“Mannikin’s here,” said Hargraves. She hated me and didn’t mind who knew it.
I ignored her, following Danny’s directions to the stool. I sat, and handed off my head to him. It’s always weird, this part. Watching my body like a dream. I kind of zone out during all the questioning. It’s not my job to pay any attention to the details of the case. Most of the time.
“It was a stick man,” said the head. “A stick man with the head of my dead wife.”
Could that happen? I had no idea. But it was enough for me to be partnered with Hargraves, who was heading the investigation. My kind are rare.
Everyone thinks we know each other. Hargreaves included.
When the trouble started, I didn’t think. I put myself between it and her. I could be knocked to pieces without too much trouble. She could not.
She held my arms and legs while I sewed them back together. “Why? You didn’t have to.”
“It’s my heart.” I said. “Pastillage is made of glucose gum. So…”
“You’re a real sweet heart.”
In the Aftermath (Sword Isles)
By Connor A.
Ambrosius watched as Dara’s breastbone connected back together with his ribs. His body needed to be whole for the regenerative effects of vampirism to fully restore his body, so as long as his heart stayed in the lake…
He drew back his hand, but Dara took hold of it before it could return to Ambrosius’ side. The simultaneous cold chill and blazing heat of raw magic shot through his arm, and he failed to suppress a grimace at the sensation. Dara noticed and let go.
Ambrosius clenched and unclenched his affected hand, keeping his gaze away from Dara. “High amounts of raw magic are common during the first few weeks of undeath. Once your body fully stabilizes, your magic should return to a tolerable level as well.”
As an uncomfortable silence fell over the room, Ambrosius began to recite a suitable excuse for departing in his head. He would have to oversee the work on his main temple and finalize what his domains are, so he had to leave soon.
Dara broke the silence first, “Achmed told me about what happened the day I died.” He sat up and was about to take Ambrosius’ hand again, but stopped himself. “You did not have to search for my heart.”
Ambrosius’ shoulders tensed and a lump formed in his throat. He swallowed as quietly as he could before speaking, “I know. I should have reaped your soul first, but I was careless. And for that, I apologize.”
“I did not finish speaking.” Dara reached out, stopped himself, then reached for the shirt on the empty side of his bed. After wrapping it around one hand, he rested it on Ambrosius’ own hand. “The fact you went through the trouble to honor an old wish of mine means more than whatever afterlife I could have had. For that, I must thank you, my friend.”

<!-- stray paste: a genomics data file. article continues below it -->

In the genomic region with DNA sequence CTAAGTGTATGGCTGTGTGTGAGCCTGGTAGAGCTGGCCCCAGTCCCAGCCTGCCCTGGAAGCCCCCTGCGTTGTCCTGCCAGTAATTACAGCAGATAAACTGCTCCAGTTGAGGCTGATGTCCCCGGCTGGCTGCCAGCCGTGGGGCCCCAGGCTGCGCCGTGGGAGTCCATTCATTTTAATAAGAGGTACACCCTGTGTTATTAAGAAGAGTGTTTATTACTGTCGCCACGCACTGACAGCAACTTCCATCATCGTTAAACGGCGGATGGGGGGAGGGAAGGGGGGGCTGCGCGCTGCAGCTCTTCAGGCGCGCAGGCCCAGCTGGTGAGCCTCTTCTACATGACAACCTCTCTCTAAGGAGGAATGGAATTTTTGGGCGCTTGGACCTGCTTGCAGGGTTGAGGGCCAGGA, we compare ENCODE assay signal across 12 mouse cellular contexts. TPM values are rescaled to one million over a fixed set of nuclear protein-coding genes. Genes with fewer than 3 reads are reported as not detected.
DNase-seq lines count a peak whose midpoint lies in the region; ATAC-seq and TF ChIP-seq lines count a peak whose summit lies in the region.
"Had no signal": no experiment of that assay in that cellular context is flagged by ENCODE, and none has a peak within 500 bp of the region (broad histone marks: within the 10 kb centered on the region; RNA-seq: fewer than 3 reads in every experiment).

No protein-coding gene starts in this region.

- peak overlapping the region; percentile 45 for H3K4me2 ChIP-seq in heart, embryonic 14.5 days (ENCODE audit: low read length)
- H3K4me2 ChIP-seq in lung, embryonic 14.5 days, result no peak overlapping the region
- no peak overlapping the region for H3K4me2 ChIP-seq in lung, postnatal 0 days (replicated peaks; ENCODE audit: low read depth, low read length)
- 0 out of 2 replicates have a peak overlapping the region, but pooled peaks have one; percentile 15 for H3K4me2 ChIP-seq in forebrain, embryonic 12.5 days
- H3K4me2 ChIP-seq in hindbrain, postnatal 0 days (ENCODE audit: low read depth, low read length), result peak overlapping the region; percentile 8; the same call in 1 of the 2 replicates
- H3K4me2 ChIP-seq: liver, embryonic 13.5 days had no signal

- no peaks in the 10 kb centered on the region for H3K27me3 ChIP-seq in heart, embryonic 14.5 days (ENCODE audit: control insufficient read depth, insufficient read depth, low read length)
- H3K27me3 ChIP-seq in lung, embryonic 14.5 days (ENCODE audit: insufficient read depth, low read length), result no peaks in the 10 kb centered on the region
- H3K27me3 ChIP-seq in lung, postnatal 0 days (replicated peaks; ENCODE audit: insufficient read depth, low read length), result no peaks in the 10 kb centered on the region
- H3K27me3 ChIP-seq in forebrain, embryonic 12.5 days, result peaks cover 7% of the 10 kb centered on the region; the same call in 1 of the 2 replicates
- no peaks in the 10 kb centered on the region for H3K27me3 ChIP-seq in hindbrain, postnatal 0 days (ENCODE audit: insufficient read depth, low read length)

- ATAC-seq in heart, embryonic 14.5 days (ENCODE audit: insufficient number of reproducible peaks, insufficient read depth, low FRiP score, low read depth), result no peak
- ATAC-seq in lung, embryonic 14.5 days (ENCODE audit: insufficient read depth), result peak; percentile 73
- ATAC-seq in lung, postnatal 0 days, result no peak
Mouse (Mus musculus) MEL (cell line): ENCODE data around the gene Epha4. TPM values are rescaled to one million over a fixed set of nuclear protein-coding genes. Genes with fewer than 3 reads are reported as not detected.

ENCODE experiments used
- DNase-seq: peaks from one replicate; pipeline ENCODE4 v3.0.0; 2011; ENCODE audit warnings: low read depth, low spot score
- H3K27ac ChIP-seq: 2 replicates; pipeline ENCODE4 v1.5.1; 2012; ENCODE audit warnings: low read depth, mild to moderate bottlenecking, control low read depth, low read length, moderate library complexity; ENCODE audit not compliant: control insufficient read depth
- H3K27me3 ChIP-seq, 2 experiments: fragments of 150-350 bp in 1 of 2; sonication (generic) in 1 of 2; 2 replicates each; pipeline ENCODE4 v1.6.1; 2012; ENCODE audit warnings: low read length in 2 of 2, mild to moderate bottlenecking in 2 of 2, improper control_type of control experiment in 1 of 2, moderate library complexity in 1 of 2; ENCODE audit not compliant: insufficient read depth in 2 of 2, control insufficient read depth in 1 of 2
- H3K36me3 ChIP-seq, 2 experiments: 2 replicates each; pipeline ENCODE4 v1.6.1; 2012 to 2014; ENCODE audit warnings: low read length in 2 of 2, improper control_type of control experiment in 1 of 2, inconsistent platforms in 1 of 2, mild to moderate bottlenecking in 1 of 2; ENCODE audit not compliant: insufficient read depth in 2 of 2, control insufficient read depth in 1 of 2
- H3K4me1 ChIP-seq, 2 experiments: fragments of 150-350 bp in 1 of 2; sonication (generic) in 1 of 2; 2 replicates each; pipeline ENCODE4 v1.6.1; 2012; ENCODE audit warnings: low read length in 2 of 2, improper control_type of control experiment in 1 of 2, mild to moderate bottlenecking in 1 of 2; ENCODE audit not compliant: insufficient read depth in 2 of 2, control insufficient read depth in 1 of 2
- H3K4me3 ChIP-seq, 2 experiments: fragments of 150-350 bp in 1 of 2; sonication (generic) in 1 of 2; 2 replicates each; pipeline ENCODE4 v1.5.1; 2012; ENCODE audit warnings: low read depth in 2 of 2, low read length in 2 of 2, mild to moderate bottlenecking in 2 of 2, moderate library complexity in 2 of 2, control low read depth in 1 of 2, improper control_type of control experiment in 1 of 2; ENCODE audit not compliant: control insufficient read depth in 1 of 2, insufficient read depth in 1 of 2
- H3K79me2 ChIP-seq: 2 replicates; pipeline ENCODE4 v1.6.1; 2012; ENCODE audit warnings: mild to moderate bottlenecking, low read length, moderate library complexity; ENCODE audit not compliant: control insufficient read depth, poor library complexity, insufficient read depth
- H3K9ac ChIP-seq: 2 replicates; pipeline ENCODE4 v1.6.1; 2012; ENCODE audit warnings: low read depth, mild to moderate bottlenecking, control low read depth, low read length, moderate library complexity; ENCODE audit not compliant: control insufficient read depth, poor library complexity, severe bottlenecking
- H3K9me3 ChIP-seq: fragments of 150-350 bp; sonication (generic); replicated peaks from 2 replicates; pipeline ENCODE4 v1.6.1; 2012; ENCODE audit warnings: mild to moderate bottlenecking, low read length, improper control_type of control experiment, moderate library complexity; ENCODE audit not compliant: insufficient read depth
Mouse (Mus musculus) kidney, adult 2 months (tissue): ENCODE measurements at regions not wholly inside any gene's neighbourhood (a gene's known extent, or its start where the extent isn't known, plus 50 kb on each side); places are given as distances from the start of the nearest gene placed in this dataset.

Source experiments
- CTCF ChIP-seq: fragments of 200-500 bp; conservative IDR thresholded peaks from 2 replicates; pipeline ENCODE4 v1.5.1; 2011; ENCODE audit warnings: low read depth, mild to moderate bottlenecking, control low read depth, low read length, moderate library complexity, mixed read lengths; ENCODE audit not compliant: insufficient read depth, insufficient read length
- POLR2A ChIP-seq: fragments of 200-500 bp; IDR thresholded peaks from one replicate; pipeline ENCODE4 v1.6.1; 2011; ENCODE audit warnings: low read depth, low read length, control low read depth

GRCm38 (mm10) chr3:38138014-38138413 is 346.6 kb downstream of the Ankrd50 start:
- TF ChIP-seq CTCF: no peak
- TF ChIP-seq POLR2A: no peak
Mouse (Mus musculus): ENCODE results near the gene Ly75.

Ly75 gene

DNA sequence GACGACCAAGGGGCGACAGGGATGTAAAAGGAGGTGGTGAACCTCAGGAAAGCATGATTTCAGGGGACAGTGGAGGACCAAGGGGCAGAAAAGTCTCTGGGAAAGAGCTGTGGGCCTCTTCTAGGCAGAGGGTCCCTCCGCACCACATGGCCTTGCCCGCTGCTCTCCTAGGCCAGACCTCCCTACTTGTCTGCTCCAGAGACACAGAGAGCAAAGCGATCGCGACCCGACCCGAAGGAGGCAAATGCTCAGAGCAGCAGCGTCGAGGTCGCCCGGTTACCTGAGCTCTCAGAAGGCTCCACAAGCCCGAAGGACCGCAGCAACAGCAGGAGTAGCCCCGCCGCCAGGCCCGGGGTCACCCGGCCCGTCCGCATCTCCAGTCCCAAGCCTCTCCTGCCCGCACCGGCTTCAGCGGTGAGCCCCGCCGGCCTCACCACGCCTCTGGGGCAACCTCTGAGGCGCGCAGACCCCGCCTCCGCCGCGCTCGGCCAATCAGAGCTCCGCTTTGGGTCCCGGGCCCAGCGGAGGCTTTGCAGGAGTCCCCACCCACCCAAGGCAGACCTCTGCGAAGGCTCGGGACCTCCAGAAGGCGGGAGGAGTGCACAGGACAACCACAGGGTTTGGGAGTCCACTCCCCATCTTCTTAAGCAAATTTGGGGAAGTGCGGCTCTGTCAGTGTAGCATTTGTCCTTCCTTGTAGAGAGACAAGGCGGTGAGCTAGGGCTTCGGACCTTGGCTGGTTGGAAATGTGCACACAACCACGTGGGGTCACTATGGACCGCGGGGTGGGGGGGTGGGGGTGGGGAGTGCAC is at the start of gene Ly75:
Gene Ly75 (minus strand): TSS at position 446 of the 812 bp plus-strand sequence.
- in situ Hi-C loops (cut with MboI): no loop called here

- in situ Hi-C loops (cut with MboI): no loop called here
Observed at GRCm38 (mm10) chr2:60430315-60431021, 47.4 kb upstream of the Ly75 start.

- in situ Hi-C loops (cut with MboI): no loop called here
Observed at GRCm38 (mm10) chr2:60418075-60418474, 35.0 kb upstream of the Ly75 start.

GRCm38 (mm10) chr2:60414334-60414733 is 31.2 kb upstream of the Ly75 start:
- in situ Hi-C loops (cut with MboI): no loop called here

Ambrosius took hold of the cloth-bound hand longer than he meant to. He returned it to Dara’s side. “Burial requests should be upheld. Now, I must take my leave.”
He turned and left before Dara could stop him.
By Constellasphere (repost from Private)
The soft, whispery hiss becomes rhythmic, constant. It continues on, as of a heartbeat that is beautifully flawed.
A line is engraved within the material. Even in it’s dark boundaries, there is still freedom to be had. God, there is so much that could be done; what step will be taken next?
Here, a slant is placed. One becomes many, until there is a sizable shape of them. In the present, it looks like nothing important. Just a bunch of diagonals of varying colours that have no significant meaning.
But with this decision, whether reckless or within reason, they are brought together.
Singular slashes become crosses; connections are made and hold together tightly. Memories are made as the threads go backwards to make something more. Time is irrelevant and everything; here in the beating heart of every life.
A singular undivided line becomes hundreds, and hundreds will become thousands. That is, the vision of the future can be seen. To be embraced, to be loved; yes, this is love. The world made of interlockingly unconditional love. Even through every flaw and fray, it is withstanding.
This mind of loneliness, which craves the ability to be held – to be uttered affectionately – will birth a miracle. Even through envy and the want to scream out, beauty is made. A world is born seemingly out of nowhere.
Uncertainty will cause a shaking, an anxiety from deep within a concave chest. But in that moment, where a clear vision can be seen, even this emptiness is filled.